President Slabach debuts new marketing campaign to enthusiastic crowd
President Frederick G. Slabach debuted the third installment of Texas Wesleyan's "Smaller. Smarter." marketing campaign to an enthusiastic crowd of faculty, students and staff Wednesday in Martin Hall.
The TV commercials, which hit the air in the Dallas-Fort Worth market Sept. 1 and will run through the first week of November, evolve Texas Wesleyan's popular "Smaller. Smarter." message while retaining key elements of previous campaigns.
The campaign is present in the billboard, TV, digital and movie theater markets. The second flight of the campaign begins during the spring semester.
"Over the past two years," Slabach said, "we've seen 'Smaller. Smarter.' go from a marketing campaign to an integral part of our identity."
In its third year, "Smaller. Smarter." continues to generate momentum. This year's commercials have outpaced previous versions of the campaign in response and continue to generate views on YouTube, Slabach said.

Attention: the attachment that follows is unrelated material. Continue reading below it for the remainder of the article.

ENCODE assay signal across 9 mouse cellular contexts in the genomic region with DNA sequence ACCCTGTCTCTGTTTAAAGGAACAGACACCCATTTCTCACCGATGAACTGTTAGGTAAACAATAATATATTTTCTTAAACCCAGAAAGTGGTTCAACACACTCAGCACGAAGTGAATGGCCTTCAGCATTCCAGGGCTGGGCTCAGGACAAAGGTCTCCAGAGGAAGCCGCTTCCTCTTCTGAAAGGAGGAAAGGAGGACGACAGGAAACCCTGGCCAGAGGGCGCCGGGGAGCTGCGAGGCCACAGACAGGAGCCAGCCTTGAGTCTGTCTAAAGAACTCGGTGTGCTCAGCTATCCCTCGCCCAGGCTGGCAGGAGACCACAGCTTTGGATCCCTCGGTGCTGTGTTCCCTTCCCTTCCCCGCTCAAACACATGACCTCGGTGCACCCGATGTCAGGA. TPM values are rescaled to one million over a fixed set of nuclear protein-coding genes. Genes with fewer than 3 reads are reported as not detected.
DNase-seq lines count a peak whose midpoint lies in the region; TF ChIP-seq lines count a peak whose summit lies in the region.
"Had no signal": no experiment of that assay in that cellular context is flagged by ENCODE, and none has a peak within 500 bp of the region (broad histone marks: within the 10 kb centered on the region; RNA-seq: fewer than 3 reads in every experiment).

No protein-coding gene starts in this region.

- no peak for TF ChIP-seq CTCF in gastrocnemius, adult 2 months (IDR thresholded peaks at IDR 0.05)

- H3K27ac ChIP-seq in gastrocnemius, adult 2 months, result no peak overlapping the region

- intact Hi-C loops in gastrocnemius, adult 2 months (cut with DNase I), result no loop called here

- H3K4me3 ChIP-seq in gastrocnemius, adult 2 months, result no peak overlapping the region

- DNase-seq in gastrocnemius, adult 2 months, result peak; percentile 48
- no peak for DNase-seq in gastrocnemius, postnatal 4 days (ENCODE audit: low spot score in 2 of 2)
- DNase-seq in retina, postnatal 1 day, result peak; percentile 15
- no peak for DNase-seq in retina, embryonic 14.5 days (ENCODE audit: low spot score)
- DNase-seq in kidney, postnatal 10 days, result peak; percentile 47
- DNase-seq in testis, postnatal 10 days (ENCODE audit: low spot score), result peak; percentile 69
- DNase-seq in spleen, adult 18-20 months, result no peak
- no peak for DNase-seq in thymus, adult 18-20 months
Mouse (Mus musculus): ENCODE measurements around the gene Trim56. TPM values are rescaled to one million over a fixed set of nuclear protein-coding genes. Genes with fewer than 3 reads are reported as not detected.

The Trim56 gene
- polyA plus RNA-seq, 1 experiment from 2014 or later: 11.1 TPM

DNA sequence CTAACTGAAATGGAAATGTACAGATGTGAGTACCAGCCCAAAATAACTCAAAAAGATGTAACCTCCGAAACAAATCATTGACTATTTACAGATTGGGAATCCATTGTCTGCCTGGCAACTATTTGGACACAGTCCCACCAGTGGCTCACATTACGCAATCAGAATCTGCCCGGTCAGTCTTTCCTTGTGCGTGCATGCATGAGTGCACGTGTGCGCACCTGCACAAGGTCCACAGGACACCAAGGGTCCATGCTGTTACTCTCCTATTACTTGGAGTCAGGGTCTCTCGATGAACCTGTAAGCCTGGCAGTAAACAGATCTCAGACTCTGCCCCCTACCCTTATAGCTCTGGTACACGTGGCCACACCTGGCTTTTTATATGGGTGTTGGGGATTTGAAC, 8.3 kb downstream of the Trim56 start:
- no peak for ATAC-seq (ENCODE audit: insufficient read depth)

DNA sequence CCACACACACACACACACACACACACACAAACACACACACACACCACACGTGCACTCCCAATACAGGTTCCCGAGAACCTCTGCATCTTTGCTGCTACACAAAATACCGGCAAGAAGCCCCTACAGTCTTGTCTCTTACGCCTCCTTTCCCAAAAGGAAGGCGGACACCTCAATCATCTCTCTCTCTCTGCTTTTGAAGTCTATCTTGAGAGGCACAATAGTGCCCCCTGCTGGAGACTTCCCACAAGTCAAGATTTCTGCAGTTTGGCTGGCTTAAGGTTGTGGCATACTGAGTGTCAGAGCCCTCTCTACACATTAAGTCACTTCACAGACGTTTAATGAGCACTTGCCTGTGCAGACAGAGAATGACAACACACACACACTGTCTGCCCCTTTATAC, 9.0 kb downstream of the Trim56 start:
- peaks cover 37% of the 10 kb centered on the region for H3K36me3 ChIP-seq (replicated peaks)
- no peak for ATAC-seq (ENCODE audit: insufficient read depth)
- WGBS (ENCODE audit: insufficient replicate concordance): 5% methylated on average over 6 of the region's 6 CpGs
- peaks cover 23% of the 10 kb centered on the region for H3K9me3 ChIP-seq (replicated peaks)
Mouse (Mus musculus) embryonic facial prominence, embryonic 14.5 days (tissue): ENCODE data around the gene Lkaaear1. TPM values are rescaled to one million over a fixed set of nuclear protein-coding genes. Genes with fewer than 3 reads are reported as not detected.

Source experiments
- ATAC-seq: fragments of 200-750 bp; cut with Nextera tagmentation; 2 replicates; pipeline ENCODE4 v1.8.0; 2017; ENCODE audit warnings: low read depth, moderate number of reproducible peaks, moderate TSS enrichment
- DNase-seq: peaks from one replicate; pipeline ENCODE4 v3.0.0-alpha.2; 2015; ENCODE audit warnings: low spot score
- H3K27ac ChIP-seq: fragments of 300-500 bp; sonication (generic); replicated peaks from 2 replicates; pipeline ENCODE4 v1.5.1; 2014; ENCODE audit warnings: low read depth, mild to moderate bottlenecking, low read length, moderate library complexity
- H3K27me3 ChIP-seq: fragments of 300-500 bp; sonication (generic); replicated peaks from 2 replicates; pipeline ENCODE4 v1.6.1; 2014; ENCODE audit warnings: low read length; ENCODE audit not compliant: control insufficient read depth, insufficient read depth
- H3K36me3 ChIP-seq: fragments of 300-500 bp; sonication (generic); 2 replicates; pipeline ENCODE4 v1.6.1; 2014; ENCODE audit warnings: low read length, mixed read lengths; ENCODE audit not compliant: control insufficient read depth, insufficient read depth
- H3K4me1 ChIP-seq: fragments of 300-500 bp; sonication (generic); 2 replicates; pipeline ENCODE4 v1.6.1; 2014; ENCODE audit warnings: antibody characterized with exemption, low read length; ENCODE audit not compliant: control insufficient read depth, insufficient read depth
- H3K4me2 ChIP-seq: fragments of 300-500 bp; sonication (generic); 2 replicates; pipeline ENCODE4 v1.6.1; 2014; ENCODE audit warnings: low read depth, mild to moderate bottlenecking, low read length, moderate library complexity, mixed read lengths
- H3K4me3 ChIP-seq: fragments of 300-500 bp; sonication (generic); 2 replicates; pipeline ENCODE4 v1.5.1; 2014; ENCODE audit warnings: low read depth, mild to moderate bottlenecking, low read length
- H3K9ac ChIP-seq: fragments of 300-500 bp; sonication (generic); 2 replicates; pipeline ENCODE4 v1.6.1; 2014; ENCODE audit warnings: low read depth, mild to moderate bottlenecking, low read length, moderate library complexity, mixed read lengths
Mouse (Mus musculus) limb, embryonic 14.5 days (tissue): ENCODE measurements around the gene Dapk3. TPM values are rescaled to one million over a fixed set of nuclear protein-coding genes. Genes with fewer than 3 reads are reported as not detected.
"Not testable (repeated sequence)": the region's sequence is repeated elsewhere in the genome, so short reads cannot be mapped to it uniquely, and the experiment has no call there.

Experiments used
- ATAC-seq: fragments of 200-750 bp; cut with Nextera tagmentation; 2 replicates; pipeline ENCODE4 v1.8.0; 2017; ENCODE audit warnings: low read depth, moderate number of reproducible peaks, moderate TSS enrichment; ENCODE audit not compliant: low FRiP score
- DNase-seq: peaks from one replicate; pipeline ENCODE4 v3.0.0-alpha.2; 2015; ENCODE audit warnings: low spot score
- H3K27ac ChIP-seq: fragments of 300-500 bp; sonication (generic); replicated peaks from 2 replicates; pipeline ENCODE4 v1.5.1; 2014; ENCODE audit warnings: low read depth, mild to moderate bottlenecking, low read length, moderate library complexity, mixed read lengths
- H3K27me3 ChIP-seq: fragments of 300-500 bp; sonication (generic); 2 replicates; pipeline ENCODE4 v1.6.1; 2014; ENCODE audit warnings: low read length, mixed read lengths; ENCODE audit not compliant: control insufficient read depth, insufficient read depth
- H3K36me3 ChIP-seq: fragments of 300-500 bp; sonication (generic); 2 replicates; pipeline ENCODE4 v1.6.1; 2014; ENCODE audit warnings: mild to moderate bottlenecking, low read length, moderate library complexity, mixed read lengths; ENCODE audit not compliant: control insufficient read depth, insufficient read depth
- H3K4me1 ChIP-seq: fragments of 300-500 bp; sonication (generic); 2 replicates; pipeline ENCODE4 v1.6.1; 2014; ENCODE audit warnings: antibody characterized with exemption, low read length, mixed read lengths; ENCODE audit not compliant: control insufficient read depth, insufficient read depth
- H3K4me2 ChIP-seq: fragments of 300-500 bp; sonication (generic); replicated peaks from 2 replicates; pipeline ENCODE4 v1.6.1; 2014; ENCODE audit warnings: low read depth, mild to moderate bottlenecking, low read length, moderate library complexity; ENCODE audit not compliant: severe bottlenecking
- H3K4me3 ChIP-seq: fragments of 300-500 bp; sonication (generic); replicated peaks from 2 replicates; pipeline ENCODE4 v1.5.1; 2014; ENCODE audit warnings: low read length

One commercial, which features video of a dog trying — and struggling — to get through a dog door, has done especially well. The spot elicited laughs and cheers throughout the big crowd in Martin Hall.
"The dog is a star," Slabach joked.
As an addition to the marketing campaign, Slabach announced a secret, one-time only advertisement set to run during the Oct. 27 Monday Night Football game featuring the Dallas Cowboys. The ad is a different take on "Smaller. Smarter." and will appeal to both students and parents.
Texas Wesleyan worked with Dallas advertising agency Firehouse to evolve the campaign. Firehouse is the agency of record for Taco Cabana, as well as the agency of many national brands like Interstate Batteries.
To cap the event, Slabach also handed out T-shirts in the style of the campaign, including a special, limited edition run of 300 neon "Smaller. Smarter." shirts.
Before handing out the shirts, Slabach thanked the students and faculty who donated their time to star in the spots.
"We purposefully cast real students and professors to show the real experience," Slabach said. "So, once again, we want to recognize and thank you for your time."